July 14, 2006
Vol. 36, Issue 13
Back Issues
Jefferson honored on July 4
Darden-Curry program nets $5M grant
Salut! French House celebrates 20 years
Giving back to U.Va.
Women and philanthropy
Upward Bound program gives teens a route to college
Community invited to tour JPJ Arena
Exploring Southern Africa


Digest — U.Va. Top News Daily

Health System again named to “America’s Best Hospitals” list
uvahospitalThe Health System has once again been named as one of America’s best hospitals in five medical specialties — endocrinology (6); gynecology (25); ear, nose and throat (26); cancer (30); and heart (50) — in the 17th annual survey of “America’s Best Hospitals” from U.S. News & World Report. “As a premier medical research center in Virginia, we are committed to finding new treatments, tests and technologies that benefit our patients from the commonwealth and beyond,” said R. Edward Howell, vice president and chief executive officer of U.Va.’s Medical Center. (July 11)

Health System researchers develop a model for AIDS-related cancer study

Kaposi’s sarcoma, the most common cancer occurring in AIDS patients worldwide, is caused by the KSHV virus. Health System researchers, led by Dr. Dean Kedes, associate professor of internal medicine and microbiology at U.Va., have developed a model system using mice that successfully mimics viral replication seen in human patients, including infection of white blood cells with the expression of structural proteins required for assembly of whole virus particles and spread of the infection. Addition of human immune cells to the model resulted in the production of KSHV-specific antibodies found in the serum of mice indistinguishable from those found in the serum of human patients infected with the virus and suffering from Kaposi’s sarcoma. (July 6)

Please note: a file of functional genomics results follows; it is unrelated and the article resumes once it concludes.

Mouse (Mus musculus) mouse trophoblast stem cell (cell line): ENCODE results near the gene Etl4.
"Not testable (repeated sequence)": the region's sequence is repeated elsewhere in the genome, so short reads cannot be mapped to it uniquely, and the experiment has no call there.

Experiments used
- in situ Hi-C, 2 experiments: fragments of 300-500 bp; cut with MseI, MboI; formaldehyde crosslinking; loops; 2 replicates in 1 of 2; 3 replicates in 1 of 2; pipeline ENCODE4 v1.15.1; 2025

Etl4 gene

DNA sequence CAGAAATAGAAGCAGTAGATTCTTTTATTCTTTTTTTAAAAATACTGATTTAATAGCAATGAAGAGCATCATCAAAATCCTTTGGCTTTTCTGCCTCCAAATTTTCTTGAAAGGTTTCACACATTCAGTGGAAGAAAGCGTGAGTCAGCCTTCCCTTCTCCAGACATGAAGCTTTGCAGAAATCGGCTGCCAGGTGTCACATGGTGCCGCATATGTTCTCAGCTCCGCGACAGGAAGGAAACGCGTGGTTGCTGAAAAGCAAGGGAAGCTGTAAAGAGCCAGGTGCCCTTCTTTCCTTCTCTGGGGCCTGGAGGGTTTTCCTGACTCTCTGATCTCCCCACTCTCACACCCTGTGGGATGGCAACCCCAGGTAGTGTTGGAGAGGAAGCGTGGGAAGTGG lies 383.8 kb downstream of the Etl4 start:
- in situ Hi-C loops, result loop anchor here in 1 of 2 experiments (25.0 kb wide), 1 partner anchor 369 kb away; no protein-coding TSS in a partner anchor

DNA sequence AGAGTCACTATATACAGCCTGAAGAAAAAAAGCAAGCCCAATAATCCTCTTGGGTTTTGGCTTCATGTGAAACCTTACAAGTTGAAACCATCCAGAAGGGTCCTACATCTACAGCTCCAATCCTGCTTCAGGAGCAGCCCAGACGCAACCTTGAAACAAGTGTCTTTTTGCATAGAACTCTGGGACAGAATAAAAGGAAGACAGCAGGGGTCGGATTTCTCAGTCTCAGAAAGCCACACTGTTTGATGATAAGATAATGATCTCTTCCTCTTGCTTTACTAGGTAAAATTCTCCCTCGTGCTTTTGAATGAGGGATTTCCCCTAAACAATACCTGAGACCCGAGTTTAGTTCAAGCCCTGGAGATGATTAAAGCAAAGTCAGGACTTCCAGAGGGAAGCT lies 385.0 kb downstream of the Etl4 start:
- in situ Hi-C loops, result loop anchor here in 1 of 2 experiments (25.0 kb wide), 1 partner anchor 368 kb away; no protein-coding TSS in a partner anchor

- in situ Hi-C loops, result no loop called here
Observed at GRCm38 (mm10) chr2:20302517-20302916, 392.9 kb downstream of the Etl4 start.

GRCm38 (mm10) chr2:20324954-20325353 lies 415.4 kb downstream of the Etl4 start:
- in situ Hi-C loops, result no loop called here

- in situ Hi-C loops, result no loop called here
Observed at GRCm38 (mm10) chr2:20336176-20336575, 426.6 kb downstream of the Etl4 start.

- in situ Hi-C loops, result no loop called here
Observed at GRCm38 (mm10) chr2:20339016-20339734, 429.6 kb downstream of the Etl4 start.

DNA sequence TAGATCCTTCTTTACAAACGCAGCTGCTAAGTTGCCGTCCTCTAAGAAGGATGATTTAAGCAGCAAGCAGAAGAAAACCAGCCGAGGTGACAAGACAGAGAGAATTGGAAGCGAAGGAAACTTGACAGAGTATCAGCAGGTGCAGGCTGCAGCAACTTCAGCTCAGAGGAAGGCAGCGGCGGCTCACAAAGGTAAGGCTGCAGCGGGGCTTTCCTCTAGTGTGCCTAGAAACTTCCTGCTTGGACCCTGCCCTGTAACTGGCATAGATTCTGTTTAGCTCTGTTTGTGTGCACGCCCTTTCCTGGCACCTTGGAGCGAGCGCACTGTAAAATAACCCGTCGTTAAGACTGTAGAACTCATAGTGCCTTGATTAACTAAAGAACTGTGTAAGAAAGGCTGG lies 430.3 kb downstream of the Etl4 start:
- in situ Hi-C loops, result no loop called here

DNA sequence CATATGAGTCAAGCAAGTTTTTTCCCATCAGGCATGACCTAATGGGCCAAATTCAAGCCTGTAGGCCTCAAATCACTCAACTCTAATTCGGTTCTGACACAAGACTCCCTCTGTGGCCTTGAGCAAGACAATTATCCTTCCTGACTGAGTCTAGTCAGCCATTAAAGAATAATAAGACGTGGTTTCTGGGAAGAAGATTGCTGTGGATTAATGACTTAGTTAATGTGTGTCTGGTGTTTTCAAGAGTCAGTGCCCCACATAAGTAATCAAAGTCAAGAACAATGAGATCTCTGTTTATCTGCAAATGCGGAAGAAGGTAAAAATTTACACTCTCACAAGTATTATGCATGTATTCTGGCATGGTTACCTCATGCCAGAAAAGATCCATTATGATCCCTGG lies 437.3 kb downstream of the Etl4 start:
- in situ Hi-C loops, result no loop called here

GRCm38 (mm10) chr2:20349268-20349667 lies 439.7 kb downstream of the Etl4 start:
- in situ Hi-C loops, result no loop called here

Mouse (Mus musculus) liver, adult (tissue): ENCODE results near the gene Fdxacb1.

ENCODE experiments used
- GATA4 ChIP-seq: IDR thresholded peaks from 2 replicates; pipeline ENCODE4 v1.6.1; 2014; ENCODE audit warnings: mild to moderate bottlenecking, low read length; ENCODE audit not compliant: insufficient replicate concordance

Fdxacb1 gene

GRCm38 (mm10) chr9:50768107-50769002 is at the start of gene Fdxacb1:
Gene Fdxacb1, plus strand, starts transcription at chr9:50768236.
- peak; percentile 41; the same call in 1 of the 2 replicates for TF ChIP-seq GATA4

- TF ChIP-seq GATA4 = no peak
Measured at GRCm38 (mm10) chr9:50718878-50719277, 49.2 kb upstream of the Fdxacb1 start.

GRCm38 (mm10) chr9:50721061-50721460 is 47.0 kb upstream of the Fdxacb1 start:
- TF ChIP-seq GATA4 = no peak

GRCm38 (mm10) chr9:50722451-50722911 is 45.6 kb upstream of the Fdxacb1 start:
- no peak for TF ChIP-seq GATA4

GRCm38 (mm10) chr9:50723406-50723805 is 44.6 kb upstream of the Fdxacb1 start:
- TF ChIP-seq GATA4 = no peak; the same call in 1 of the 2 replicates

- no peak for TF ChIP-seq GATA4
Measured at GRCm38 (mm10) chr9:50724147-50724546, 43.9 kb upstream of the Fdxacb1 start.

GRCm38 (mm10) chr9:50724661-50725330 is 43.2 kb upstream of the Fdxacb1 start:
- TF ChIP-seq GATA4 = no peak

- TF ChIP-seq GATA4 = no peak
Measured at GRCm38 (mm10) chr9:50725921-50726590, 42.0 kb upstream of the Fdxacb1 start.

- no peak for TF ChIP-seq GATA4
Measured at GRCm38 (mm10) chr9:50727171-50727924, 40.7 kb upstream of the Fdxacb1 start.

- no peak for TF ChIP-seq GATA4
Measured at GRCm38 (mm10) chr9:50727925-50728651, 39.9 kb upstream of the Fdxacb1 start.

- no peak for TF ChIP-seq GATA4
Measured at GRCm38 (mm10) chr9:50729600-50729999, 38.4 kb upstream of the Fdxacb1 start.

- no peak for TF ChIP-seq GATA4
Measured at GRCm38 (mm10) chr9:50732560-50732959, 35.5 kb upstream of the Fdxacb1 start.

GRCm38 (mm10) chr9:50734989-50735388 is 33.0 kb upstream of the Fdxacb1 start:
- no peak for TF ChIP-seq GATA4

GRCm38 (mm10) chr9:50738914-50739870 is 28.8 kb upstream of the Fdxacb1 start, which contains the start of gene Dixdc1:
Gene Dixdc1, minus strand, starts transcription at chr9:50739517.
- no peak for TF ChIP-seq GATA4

Richard GuerrantU.Va.’s Center for Global Health selects 26 students for scholarship program
Twenty-six graduate and undergraduate students at the University of Virginia have earned a place in the U.Va. Center for Global Health’s 2006 scholarship program. The awards, which vary from $1,800 to $3,000, will provide funding for the scholars’ research projects that will help address health issues of the underprivileged in countries around the world, including health concerns such as women’s reproductive health, HIV/AIDS, diabetes and the effects of family dynamics on health. “These remarkable young stars bring their dedication from a marvelously diverse array of backgrounds and interests to address growing issues of health disparities,” said center director Dr. Richard Guerrant. (June 22)


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